I am privileged. I am white.
I had my infancy in the 80’s, my adolescence in the 90’s and lived through Y2K.
I grew up in a family of educators. My dad is a retired high school teacher and my mom ran a preschool out of our house during my childhood.
I attended this school in 1984, the first graduating class of the Nipomo Children’s House Montessori Preschool. A special benefit of this school was our immense backyard that was lined with huge coast oak trees, handmade playground equipment including an old boat and a vast front area that was covered by tall grasses in the spring.
Nature was my teacher. I played outside from morning till night as many days as I could. I climbed oak trees, discovered, rode bikes and could be found with a lizard in my pocket. I used to tell people that there were wild horses in my back yard. It could have been true, then.
We lived in a small town around 30 minutes from a small college town. Our community was mostly white but my mom managed to bring some diversity into her school. My mom chose this career so she could help shape us and be home for us when we got home from regular school.
My mom had studied early childhood development after having a very religious upbringing and experiencing lots of trauma.
She realized that she needed to learn how to care for and raise children.
Her program introduced her to Maria Montessori whose philosophy was to allow children to be autonomous and learn from experience. My mom had the approved wooden puzzles that taught us how to solve problems.
We were encouraged to do as much as we could for ourselves, like cleaning and putting on jackets, and guide our own learning through rich hands on materials.
As Maria’s method instructed, my mom had individual sized carpets that we could grab, roll out and use as a play space for our selected material to fulfil our natural inclination to learn. Our outside time was open and the space felt like a park. It was idyllic.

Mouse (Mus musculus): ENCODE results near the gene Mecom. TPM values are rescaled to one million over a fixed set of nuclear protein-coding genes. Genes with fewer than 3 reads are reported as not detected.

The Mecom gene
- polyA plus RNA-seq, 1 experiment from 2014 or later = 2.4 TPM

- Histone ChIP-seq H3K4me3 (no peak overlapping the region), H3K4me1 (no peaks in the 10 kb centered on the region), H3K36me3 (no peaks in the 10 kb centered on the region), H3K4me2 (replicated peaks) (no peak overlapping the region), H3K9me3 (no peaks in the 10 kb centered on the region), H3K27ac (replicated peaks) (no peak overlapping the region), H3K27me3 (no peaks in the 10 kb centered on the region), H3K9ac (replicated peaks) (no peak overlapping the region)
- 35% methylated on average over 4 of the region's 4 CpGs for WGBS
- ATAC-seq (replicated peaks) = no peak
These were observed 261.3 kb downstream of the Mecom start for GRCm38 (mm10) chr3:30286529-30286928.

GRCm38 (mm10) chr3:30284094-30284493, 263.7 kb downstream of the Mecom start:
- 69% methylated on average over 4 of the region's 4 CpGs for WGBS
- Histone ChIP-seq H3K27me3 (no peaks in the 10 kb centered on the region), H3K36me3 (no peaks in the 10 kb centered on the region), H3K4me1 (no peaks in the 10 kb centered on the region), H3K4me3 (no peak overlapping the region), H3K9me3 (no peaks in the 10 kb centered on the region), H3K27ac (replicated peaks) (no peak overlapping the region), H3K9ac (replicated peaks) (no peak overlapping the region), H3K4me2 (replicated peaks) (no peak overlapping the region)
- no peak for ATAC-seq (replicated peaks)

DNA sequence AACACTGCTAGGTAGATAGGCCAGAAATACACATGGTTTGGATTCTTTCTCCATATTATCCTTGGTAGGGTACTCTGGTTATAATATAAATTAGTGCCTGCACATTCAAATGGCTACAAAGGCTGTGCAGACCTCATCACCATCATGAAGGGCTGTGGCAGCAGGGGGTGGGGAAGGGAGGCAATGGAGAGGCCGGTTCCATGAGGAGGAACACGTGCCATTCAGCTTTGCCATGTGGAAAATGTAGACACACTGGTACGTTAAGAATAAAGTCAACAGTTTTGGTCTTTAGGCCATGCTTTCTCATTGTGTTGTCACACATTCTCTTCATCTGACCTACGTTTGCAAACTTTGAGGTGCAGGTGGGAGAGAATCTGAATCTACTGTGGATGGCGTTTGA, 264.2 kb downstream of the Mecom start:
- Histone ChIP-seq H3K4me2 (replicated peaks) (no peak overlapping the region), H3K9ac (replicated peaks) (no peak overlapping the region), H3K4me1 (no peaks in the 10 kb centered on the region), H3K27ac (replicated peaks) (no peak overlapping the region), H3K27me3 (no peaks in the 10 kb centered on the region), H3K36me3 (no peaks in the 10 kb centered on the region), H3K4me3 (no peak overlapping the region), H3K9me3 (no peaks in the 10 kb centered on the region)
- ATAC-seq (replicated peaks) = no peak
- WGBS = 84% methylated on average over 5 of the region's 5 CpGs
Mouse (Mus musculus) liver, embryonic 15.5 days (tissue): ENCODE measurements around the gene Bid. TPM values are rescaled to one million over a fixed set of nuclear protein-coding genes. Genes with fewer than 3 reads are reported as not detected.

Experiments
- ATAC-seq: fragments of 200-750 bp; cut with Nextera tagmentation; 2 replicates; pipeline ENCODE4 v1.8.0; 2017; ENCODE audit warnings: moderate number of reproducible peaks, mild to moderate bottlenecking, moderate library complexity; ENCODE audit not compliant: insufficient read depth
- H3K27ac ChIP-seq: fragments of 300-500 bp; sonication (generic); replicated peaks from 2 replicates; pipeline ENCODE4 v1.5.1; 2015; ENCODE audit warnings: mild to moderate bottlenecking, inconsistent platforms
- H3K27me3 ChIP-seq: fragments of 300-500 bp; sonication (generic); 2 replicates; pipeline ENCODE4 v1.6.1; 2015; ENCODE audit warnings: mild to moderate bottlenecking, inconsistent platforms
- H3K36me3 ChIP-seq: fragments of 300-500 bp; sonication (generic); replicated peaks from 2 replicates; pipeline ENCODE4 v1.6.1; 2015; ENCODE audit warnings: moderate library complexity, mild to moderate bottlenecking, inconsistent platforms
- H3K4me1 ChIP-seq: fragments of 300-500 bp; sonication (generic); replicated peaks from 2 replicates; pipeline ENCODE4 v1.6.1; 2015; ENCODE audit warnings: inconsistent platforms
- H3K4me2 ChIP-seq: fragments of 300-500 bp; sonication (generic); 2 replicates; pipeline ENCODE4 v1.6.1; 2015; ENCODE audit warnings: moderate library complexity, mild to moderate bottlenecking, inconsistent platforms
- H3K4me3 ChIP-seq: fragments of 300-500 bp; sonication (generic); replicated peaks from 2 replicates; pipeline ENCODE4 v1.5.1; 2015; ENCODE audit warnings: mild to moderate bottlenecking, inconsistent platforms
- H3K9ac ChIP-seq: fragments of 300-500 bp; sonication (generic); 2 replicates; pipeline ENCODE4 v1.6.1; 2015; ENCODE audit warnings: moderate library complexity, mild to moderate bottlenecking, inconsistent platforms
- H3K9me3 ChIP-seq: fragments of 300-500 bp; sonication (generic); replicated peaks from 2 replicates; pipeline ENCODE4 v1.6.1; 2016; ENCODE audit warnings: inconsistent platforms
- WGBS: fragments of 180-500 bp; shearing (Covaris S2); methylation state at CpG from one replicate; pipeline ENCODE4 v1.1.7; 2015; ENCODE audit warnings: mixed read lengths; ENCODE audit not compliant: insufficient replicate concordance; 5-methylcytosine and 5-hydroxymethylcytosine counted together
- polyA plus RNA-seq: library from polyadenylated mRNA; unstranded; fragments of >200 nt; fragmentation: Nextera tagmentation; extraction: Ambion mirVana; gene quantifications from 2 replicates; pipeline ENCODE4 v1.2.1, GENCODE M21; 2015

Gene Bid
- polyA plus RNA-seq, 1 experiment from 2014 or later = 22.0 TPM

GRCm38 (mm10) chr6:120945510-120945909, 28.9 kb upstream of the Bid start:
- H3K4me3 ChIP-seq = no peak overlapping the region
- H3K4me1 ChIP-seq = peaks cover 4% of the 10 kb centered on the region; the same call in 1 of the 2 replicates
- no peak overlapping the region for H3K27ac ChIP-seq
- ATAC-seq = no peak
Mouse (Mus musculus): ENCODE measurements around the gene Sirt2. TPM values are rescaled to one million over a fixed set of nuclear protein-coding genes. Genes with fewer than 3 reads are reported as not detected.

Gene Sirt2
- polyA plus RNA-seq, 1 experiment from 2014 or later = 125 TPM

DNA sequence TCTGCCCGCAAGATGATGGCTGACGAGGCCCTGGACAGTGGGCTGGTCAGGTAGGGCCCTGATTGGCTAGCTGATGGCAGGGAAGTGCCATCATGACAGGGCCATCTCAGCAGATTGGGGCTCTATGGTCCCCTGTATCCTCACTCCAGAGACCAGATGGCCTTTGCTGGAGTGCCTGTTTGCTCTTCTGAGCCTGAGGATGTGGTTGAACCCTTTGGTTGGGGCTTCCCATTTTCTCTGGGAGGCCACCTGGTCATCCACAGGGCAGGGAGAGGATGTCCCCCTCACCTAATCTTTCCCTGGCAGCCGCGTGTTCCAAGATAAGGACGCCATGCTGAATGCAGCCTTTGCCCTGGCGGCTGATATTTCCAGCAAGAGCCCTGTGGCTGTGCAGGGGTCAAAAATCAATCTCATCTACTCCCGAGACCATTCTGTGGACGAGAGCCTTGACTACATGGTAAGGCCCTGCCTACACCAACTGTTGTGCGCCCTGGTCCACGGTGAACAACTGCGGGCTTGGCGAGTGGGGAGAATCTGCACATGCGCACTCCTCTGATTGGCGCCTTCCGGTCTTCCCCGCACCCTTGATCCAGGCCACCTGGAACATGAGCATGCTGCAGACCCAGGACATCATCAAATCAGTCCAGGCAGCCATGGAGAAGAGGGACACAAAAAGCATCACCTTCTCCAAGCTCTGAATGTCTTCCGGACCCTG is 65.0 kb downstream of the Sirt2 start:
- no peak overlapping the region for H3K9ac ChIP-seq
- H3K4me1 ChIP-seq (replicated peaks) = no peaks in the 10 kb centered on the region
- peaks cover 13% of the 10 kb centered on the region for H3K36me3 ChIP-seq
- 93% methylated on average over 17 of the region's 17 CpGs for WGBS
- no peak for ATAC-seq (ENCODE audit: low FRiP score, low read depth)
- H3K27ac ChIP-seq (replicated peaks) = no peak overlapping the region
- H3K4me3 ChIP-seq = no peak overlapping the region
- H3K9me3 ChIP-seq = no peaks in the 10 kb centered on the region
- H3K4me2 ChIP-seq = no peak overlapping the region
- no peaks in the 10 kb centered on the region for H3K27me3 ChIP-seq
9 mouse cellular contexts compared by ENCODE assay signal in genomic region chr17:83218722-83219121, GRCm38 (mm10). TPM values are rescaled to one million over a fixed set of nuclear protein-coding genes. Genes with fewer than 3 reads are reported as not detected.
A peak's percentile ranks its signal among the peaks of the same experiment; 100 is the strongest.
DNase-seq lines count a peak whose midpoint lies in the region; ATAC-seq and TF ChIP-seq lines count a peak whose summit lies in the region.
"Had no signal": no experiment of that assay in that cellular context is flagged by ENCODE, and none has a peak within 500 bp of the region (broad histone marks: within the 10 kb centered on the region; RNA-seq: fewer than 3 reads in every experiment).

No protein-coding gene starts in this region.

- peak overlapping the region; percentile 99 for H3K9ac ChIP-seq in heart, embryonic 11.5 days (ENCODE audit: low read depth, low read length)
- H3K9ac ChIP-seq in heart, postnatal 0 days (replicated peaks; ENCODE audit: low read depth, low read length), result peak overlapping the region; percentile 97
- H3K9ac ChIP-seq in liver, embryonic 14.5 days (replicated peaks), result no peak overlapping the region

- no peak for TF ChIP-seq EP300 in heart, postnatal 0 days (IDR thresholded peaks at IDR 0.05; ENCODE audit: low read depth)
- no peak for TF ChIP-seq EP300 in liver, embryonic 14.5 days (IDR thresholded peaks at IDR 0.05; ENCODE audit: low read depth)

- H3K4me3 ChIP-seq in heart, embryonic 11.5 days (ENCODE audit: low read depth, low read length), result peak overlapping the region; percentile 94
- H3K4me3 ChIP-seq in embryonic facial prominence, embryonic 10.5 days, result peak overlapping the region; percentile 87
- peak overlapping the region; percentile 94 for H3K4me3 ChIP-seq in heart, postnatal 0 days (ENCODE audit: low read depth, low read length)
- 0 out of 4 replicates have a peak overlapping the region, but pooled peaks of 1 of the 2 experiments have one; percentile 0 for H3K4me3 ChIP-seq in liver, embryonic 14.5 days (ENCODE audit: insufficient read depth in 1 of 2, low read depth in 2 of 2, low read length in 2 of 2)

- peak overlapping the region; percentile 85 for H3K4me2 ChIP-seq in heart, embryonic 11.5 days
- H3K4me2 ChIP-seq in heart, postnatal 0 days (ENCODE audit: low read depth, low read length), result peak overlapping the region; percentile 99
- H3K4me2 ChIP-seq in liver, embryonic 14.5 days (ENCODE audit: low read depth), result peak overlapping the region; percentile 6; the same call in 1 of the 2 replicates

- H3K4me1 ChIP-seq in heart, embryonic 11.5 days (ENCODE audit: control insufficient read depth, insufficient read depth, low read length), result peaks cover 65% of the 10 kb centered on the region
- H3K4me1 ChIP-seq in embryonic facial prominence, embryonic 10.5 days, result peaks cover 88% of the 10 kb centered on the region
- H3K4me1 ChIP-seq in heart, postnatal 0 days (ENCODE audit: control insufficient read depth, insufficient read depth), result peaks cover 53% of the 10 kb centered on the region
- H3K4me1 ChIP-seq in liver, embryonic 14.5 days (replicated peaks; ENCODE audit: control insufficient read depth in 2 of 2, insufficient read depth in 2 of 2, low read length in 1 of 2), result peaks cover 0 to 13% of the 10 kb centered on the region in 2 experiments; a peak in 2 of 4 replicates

I feel so fortunate for the home I grew up in and the school my mom created there. We had a computer in the school room, the first one I ever used.
After learning how to read, write and play from my mom, I moved on to elementary school. This was a huge shift from the freedom I had luxuriated in during preschool.
I had to do a lot more sitting in one spot and listening to the teacher.
My most prominent memory during this time was asking a teacher to go to the bathroom and being told no. I then quietly went back to my chair and after I could not hold it any longer, I peed. I remember a puddle growing on the carpet under my small plastic chair and my mom having to come and get me.
During this time the first woman went to space, Bush Senior was president, MTV was born, Chernobyl exploded, Mad Cow disease was identified, the Berlin Wall fell and Exxon Valdez spilled oil all over Alaska. Environmental disasters abounded and we were on the brink of the explosion of the internet and personal computing.
My other elementary was very close to my house so I could walk or ride my bike through the park to get there. This was exciting to me as I did not have to rely on waiting for the bus and felt like a big girl.
One of my best memories of this school was my 5th grade teacher named Mrs. Pierce. She was a kind lady who wore large glasses and was always smiling. Her husband used to come in and read to us from the Little House on the Prairie series. This was my favorite.
I loved listening to the stories and something about her family coming into the classroom to help her and us, touched me.
My favorite teacher in middle school was Mr. Johnson who taught algebra and leadership. Being able to take algebra in middle school was a privilege which allowed me to take nearly all the math classes at my high school. I was on the leadership team and helped to organized activities and rally’s.
I was a respectful student, ready to listen and do as I was told. Since this matched the desired qualities in students, I excelled. It did not however, inspire me to ask questions or think for myself.
Finally I went to the local high school in the next town over that had three feeder middle schools. I remember being in some classes that were more rowdy and then moving into honors and then AP classes. This tracking kept me with other mostly white privileged children, which was not an equitable representation of the school population as a whole.